Lasso does feature selection in the way that a penalty is added to the OLS loss function (see figure below). So you can say that features with low "impact" will be "shrunken" by the penalty term (you "regulate" the features). Because of the L1 penalty, the $\beta_i$ can become zero (which is not the case with Ridge, L2). In the Lasso case you would "eliminate" a feature when it is "shrunken" to zero, and you could call this feature selection. Lasso can be used in "high dimensions", i.e. when you have many features ("columns") but not so many observations ("rows").
Principle components work in quite a different way. The first principle component is a normalised linear combination [of the original features] which has the largest variance. So you kind of "transform" the original features to a principle component (which is a "new feature" derived from the original ones), where you try to capture as much variance as possible in one principle component.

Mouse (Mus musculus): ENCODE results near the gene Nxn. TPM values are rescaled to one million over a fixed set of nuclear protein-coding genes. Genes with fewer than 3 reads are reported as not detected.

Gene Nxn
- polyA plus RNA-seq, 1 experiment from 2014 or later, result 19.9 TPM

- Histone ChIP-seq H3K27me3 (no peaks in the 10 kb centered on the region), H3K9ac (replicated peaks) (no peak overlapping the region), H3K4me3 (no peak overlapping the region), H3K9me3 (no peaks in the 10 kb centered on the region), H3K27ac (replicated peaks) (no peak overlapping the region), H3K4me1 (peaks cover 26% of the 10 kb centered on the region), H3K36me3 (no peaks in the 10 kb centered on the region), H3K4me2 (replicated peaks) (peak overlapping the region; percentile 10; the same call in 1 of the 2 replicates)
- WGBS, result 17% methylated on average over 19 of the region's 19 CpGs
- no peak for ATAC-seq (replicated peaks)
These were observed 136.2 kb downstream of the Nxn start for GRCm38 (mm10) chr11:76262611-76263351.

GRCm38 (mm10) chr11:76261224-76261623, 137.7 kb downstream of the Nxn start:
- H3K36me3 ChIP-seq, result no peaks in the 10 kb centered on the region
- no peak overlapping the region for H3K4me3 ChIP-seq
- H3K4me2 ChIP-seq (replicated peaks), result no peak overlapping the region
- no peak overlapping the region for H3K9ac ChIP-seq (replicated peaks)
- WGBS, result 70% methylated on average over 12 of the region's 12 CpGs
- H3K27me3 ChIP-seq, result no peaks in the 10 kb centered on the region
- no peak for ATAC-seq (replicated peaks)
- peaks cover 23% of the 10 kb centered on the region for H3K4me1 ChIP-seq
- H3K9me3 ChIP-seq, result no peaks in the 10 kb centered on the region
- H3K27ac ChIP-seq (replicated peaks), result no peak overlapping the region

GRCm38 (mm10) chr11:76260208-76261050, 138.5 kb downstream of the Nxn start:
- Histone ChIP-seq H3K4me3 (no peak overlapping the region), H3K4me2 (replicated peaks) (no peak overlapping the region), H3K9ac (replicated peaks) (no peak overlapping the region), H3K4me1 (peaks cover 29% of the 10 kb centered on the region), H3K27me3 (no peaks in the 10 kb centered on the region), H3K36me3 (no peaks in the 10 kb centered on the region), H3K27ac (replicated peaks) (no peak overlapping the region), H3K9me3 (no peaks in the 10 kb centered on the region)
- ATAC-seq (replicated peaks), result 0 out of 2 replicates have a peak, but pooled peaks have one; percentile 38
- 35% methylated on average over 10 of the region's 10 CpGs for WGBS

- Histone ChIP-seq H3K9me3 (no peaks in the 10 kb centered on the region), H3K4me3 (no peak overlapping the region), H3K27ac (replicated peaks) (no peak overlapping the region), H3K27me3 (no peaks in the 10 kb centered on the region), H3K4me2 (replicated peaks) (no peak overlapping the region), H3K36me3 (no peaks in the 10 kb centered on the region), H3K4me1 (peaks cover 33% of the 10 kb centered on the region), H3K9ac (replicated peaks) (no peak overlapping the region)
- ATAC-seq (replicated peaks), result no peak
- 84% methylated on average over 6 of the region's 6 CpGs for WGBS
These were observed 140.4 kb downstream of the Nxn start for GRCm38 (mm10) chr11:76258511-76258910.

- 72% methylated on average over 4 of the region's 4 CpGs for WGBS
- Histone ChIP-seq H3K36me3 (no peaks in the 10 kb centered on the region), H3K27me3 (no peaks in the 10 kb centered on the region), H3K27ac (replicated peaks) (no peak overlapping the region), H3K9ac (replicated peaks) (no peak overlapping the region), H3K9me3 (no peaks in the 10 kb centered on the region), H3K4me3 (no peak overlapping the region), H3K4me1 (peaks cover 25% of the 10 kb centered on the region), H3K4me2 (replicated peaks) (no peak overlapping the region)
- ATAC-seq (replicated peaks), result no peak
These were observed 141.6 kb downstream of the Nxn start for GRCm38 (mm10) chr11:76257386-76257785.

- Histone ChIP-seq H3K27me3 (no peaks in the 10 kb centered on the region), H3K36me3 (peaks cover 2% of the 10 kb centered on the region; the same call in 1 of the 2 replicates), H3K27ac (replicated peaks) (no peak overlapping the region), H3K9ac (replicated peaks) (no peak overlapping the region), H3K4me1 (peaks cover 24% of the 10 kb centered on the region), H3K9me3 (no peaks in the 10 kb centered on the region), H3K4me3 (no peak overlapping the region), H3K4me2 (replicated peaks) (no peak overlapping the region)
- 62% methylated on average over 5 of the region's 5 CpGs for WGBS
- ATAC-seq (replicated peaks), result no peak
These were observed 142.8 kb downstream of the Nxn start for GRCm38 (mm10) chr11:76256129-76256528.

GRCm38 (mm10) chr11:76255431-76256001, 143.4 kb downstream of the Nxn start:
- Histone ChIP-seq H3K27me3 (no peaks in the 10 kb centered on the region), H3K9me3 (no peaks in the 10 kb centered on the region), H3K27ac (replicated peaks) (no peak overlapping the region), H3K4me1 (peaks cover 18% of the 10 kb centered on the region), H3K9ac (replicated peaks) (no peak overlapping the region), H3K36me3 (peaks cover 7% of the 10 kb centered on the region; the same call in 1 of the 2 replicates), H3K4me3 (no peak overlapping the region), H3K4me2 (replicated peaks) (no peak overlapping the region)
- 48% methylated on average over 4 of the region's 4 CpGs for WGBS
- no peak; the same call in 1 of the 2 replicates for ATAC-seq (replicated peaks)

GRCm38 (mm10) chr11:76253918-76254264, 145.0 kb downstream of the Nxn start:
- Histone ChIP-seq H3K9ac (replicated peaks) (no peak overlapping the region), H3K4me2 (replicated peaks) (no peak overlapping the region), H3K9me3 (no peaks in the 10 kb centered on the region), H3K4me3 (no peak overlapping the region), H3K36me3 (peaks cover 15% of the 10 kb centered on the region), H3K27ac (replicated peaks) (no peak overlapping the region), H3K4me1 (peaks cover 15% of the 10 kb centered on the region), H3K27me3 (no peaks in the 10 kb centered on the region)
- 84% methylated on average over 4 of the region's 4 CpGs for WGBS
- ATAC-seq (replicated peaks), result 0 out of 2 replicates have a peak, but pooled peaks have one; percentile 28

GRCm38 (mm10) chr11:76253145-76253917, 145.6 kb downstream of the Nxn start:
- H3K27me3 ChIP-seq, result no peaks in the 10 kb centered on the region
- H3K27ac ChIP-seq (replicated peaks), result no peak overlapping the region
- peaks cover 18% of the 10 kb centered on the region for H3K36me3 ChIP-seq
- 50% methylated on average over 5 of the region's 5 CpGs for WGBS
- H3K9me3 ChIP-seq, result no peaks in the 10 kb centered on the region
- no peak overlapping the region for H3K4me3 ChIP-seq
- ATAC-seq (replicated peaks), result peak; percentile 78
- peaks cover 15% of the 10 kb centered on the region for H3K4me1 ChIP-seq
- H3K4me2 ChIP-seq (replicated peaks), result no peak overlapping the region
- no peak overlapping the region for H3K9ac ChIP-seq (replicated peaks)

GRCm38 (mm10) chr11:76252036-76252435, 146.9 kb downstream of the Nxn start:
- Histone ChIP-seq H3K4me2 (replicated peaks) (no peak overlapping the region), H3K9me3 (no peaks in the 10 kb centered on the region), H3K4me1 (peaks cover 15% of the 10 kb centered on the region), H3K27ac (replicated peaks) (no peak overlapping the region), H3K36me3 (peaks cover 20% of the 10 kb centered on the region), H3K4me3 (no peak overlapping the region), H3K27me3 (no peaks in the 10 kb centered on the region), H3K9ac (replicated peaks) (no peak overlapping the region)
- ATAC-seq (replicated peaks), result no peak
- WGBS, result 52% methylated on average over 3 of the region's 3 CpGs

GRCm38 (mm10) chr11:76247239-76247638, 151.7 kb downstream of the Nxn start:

Principle components are uncorrelated (orthogonal). This can be very helpful when you do linear regression, in which (high) correlation between features can be a real problem. I see PCA as a tool for dimensionality reduction (not so much feature selection), since you can express many features in a (smaller) number of principle components.
So maybe a little too brief summary:
- Lasso: "shrink" the estimated coefficients for features which are not too useful (but leaves the features as they are)
- PCA: "combine" several features into one or more orthogonal "new" feature(s) (principle components) and use them in some type of model
For more details, refer to "Introduction to Statistical Learning" (available for free online). Chapter 6.2.2 covers the Lasso, chapter 10.2.1 covers PCA.